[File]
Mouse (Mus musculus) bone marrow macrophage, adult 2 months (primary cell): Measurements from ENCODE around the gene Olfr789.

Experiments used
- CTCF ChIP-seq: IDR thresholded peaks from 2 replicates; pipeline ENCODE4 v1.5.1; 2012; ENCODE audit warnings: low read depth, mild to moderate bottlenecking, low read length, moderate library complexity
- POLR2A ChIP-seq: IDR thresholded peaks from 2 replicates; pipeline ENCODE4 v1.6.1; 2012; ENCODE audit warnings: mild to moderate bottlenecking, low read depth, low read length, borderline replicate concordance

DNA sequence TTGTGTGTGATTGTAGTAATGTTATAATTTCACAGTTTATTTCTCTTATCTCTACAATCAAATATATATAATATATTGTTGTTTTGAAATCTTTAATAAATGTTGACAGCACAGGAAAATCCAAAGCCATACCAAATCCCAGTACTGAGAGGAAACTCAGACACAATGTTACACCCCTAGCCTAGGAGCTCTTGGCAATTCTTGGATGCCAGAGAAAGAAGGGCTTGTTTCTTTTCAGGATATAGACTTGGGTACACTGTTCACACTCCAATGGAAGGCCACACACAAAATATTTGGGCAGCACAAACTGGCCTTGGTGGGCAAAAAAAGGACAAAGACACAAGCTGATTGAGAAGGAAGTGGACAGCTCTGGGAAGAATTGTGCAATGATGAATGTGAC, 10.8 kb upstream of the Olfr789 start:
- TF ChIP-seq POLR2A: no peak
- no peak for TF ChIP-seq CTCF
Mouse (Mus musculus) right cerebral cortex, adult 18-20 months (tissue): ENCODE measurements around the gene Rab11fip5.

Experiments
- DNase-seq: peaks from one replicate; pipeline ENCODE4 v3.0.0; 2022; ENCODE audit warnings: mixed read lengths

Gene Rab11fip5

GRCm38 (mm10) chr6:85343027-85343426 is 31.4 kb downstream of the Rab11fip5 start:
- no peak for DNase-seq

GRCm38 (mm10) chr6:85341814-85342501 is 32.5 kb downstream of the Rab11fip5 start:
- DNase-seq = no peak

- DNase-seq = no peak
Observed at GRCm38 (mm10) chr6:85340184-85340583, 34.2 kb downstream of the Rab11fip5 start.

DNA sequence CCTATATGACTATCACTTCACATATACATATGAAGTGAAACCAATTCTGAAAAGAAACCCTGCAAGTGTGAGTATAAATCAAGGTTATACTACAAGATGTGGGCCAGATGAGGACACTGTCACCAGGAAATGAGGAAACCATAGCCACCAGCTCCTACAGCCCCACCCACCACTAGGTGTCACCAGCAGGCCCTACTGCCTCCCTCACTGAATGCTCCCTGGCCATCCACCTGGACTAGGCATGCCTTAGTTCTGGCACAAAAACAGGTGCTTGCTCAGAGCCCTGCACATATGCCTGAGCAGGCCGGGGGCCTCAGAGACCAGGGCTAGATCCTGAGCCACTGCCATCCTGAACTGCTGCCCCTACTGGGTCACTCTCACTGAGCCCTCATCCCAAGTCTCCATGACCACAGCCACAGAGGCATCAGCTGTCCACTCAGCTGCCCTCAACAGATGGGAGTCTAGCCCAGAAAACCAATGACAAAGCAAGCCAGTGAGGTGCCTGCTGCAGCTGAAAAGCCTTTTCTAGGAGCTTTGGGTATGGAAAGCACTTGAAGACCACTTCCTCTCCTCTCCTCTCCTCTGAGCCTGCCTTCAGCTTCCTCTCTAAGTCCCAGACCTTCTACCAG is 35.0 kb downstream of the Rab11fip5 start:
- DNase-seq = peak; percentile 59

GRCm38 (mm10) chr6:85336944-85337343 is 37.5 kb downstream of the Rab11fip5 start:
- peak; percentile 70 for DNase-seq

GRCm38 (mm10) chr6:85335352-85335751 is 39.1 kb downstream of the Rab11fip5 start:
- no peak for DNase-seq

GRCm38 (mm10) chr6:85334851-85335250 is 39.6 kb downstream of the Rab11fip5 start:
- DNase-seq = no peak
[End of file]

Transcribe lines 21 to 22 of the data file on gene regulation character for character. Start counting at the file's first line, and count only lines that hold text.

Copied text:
- peak; percentile 70 for DNase-seq

GRCm38 (mm10) chr6:85335352-85335751 is 39.1 kb downstream of the Rab11fip5 start: